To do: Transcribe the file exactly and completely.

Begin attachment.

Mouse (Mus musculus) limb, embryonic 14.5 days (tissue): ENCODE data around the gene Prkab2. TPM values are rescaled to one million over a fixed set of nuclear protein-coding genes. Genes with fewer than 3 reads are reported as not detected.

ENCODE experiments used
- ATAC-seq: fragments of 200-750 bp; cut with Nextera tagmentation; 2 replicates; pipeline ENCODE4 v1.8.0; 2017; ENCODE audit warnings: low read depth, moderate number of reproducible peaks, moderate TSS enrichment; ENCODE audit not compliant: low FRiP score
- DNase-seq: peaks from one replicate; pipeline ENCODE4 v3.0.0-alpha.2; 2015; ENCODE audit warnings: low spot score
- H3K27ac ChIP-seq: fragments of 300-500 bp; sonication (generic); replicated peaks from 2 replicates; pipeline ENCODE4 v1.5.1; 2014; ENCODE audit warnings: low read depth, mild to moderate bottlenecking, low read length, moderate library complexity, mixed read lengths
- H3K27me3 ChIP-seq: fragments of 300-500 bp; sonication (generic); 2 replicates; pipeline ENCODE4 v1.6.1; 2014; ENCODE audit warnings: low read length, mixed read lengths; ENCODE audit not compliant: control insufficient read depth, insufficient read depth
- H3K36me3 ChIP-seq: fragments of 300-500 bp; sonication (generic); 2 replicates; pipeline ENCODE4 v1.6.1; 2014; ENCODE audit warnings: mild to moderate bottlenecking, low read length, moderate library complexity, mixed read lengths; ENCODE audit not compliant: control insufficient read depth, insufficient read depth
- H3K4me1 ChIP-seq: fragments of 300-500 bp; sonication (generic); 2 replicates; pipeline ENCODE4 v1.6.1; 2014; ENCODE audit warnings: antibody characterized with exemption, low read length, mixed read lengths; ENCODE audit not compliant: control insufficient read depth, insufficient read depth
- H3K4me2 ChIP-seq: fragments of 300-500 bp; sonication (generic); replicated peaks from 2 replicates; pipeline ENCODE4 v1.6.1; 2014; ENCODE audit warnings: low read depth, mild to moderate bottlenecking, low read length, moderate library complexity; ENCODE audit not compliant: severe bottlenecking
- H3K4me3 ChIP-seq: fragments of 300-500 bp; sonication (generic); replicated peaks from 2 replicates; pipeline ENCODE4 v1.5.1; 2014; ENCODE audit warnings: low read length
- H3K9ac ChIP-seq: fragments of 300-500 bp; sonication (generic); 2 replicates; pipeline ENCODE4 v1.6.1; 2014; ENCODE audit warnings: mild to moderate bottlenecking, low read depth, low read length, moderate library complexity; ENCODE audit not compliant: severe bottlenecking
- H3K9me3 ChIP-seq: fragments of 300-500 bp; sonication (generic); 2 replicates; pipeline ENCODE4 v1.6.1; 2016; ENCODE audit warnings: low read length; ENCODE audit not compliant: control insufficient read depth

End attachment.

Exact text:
Mouse (Mus musculus) limb, embryonic 14.5 days (tissue): ENCODE data around the gene Prkab2. TPM values are rescaled to one million over a fixed set of nuclear protein-coding genes. Genes with fewer than 3 reads are reported as not detected.

ENCODE experiments used
- ATAC-seq: fragments of 200-750 bp; cut with Nextera tagmentation; 2 replicates; pipeline ENCODE4 v1.8.0; 2017; ENCODE audit warnings: low read depth, moderate number of reproducible peaks, moderate TSS enrichment; ENCODE audit not compliant: low FRiP score
- DNase-seq: peaks from one replicate; pipeline ENCODE4 v3.0.0-alpha.2; 2015; ENCODE audit warnings: low spot score
- H3K27ac ChIP-seq: fragments of 300-500 bp; sonication (generic); replicated peaks from 2 replicates; pipeline ENCODE4 v1.5.1; 2014; ENCODE audit warnings: low read depth, mild to moderate bottlenecking, low read length, moderate library complexity, mixed read lengths
- H3K27me3 ChIP-seq: fragments of 300-500 bp; sonication (generic); 2 replicates; pipeline ENCODE4 v1.6.1; 2014; ENCODE audit warnings: low read length, mixed read lengths; ENCODE audit not compliant: control insufficient read depth, insufficient read depth
- H3K36me3 ChIP-seq: fragments of 300-500 bp; sonication (generic); 2 replicates; pipeline ENCODE4 v1.6.1; 2014; ENCODE audit warnings: mild to moderate bottlenecking, low read length, moderate library complexity, mixed read lengths; ENCODE audit not compliant: control insufficient read depth, insufficient read depth
- H3K4me1 ChIP-seq: fragments of 300-500 bp; sonication (generic); 2 replicates; pipeline ENCODE4 v1.6.1; 2014; ENCODE audit warnings: antibody characterized with exemption, low read length, mixed read lengths; ENCODE audit not compliant: control insufficient read depth, insufficient read depth
- H3K4me2 ChIP-seq: fragments of 300-500 bp; sonication (generic); replicated peaks from 2 replicates; pipeline ENCODE4 v1.6.1; 2014; ENCODE audit warnings: low read depth, mild to moderate bottlenecking, low read length, moderate library complexity; ENCODE audit not compliant: severe bottlenecking
- H3K4me3 ChIP-seq: fragments of 300-500 bp; sonication (generic); replicated peaks from 2 replicates; pipeline ENCODE4 v1.5.1; 2014; ENCODE audit warnings: low read length
- H3K9ac ChIP-seq: fragments of 300-500 bp; sonication (generic); 2 replicates; pipeline ENCODE4 v1.6.1; 2014; ENCODE audit warnings: mild to moderate bottlenecking, low read depth, low read length, moderate library complexity; ENCODE audit not compliant: severe bottlenecking
- H3K9me3 ChIP-seq: fragments of 300-500 bp; sonication (generic); 2 replicates; pipeline ENCODE4 v1.6.1; 2016; ENCODE audit warnings: low read length; ENCODE audit not compliant: control insufficient read depth